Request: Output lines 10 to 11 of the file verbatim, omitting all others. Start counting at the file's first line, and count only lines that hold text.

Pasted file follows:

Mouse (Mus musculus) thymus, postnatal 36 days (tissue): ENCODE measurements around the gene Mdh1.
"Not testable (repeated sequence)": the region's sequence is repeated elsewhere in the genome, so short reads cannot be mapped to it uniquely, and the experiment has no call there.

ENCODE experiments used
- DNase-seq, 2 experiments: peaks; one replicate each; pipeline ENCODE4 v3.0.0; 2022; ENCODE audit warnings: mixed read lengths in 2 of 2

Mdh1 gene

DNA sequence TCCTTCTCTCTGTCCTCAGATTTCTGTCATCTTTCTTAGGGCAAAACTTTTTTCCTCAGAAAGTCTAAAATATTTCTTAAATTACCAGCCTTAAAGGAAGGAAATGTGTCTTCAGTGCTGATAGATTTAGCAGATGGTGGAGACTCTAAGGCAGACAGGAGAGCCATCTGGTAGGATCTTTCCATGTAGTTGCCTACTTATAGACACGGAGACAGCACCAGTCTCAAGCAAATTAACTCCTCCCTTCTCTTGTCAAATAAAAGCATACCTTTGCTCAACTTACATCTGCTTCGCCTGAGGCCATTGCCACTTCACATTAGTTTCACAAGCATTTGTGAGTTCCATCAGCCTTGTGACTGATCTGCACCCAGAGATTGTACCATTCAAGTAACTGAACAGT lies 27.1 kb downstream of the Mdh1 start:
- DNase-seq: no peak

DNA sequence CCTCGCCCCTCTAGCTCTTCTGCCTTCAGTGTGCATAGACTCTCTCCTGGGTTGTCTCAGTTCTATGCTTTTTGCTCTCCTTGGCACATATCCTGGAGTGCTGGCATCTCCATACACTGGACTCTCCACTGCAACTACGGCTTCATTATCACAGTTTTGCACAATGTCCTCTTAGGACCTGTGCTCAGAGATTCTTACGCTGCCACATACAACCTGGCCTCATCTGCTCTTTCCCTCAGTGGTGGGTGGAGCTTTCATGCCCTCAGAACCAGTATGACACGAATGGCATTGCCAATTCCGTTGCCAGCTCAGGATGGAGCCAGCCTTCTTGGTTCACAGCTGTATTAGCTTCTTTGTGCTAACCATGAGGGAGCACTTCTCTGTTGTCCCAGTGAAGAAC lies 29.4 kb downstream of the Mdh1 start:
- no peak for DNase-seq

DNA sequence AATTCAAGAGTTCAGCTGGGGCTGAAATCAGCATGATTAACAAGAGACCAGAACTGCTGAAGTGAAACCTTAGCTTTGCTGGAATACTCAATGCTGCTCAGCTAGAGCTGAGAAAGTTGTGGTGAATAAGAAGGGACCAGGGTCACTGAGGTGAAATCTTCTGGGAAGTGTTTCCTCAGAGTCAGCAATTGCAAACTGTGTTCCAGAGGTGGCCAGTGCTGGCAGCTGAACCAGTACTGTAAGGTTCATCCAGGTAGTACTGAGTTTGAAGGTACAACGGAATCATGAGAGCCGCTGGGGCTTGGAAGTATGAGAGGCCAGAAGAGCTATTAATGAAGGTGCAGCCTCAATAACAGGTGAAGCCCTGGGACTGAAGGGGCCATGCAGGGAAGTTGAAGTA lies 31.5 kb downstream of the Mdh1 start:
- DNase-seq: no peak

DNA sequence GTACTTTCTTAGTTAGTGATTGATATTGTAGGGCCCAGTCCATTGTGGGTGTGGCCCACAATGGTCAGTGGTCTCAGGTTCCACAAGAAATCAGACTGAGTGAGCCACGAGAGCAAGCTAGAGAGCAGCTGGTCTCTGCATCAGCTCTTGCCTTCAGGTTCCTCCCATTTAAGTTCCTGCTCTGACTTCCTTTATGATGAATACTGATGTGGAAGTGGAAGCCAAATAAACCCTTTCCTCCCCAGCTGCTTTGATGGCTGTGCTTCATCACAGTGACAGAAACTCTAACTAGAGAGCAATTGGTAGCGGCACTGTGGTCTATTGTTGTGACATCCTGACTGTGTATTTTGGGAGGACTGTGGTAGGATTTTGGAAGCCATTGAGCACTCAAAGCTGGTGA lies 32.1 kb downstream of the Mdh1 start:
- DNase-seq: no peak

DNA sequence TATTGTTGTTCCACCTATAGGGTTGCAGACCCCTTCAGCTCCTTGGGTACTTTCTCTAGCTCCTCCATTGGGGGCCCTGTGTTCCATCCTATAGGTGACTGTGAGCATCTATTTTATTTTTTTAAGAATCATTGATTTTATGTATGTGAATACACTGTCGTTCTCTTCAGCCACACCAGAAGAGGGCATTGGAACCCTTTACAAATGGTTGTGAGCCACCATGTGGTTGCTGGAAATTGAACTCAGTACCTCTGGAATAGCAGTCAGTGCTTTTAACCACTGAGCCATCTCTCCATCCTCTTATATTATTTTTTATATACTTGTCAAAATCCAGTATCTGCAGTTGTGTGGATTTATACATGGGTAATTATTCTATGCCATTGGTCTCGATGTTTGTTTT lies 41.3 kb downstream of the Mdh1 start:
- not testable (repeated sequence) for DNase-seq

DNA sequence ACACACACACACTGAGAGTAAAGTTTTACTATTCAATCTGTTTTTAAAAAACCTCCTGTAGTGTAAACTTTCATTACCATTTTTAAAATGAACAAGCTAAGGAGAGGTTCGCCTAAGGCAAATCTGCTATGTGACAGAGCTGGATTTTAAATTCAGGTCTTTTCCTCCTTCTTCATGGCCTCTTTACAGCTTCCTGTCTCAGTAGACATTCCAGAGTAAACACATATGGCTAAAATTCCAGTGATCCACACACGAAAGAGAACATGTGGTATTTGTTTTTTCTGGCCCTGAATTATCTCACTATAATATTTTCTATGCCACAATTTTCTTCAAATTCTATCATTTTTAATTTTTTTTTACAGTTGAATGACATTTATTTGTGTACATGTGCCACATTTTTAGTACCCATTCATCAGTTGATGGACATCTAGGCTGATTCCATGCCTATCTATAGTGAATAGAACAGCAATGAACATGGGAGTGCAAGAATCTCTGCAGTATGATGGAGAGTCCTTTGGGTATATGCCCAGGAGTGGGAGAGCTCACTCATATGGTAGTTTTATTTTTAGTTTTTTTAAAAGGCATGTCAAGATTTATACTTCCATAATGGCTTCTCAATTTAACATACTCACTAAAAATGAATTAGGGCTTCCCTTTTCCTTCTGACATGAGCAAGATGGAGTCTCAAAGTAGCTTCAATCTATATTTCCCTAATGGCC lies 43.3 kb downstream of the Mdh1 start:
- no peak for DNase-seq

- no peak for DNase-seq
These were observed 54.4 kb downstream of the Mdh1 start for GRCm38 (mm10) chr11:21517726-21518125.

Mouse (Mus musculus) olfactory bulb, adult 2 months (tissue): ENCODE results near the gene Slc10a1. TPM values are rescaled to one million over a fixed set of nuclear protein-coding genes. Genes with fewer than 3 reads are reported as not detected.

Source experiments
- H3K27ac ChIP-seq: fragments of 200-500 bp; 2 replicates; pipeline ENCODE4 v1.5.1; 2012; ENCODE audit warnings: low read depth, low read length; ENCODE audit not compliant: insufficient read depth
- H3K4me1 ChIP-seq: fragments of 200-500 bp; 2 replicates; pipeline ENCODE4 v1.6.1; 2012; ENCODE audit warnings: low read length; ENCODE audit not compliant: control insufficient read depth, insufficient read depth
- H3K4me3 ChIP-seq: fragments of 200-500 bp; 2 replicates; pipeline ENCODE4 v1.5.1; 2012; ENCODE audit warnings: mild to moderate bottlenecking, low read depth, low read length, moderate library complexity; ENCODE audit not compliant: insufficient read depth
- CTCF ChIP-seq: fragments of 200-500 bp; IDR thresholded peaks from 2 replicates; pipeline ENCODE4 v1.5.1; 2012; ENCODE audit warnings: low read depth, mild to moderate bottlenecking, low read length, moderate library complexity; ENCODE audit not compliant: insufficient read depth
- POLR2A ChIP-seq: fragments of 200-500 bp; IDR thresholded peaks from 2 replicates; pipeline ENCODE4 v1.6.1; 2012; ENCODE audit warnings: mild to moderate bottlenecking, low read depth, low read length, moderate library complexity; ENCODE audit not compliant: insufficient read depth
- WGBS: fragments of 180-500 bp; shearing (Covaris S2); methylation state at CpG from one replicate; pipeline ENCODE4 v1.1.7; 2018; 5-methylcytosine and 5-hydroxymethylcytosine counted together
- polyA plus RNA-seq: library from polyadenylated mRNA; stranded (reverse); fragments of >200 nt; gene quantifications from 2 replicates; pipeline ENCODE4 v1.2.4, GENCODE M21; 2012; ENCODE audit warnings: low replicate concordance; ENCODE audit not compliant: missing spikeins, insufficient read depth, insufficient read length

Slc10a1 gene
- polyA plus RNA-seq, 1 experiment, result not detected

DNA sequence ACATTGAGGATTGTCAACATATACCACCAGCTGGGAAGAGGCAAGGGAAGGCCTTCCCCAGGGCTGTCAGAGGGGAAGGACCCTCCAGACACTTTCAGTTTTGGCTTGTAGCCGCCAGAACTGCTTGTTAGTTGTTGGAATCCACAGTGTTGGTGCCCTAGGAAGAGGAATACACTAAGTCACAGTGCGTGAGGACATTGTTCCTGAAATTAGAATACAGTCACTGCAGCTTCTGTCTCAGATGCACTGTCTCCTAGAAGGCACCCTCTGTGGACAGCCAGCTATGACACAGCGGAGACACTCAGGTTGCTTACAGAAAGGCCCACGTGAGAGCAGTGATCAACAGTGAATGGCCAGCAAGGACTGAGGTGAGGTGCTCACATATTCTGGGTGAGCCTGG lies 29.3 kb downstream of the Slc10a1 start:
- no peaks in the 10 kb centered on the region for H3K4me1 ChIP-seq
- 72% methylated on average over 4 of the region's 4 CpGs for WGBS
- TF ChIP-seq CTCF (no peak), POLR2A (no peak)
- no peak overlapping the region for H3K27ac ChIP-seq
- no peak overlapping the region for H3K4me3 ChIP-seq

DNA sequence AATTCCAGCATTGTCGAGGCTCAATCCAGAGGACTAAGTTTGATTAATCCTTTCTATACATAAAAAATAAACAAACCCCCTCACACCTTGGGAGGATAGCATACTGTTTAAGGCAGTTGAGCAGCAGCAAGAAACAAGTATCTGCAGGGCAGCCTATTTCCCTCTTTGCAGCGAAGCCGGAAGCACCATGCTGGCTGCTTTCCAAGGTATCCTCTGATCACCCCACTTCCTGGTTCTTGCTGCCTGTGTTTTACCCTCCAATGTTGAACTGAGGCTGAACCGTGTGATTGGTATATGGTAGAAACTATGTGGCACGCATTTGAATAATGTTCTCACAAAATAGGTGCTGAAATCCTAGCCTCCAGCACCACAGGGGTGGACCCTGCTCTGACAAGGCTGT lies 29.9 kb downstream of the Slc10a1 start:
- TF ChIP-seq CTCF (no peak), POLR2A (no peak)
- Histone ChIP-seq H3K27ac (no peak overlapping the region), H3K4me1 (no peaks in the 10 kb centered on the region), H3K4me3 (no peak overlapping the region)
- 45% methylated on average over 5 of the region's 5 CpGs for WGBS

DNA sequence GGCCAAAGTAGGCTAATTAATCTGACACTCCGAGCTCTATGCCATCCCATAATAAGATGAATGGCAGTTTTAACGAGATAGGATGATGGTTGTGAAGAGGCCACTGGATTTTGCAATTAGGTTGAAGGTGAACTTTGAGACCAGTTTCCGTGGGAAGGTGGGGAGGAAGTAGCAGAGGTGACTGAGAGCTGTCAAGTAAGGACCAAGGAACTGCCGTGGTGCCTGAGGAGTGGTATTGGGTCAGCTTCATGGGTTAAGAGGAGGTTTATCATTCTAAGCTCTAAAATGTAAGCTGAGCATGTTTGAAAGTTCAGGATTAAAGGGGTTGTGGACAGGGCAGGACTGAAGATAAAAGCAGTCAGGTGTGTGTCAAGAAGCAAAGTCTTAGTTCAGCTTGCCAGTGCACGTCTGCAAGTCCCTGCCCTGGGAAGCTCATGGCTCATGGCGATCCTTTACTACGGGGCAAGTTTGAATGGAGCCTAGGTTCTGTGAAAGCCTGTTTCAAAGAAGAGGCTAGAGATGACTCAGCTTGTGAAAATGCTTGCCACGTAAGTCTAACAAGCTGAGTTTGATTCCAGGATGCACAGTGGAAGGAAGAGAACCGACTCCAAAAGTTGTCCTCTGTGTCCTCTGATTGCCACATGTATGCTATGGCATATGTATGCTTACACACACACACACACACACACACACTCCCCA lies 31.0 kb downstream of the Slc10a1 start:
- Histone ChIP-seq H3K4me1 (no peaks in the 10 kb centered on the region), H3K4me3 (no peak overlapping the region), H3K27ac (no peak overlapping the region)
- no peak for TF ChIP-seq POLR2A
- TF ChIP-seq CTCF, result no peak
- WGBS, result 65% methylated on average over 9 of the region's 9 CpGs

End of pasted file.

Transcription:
DNA sequence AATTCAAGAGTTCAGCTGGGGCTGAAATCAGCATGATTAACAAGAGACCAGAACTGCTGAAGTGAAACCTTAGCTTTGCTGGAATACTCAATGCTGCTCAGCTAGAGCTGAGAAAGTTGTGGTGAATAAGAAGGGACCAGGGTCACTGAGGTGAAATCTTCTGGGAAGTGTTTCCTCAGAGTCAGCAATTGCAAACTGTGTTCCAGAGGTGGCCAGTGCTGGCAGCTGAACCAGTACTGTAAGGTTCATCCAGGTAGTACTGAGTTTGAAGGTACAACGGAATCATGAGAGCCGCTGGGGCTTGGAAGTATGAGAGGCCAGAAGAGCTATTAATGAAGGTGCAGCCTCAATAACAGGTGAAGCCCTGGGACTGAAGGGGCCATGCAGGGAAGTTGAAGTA lies 31.5 kb downstream of the Mdh1 start:
- DNase-seq: no peak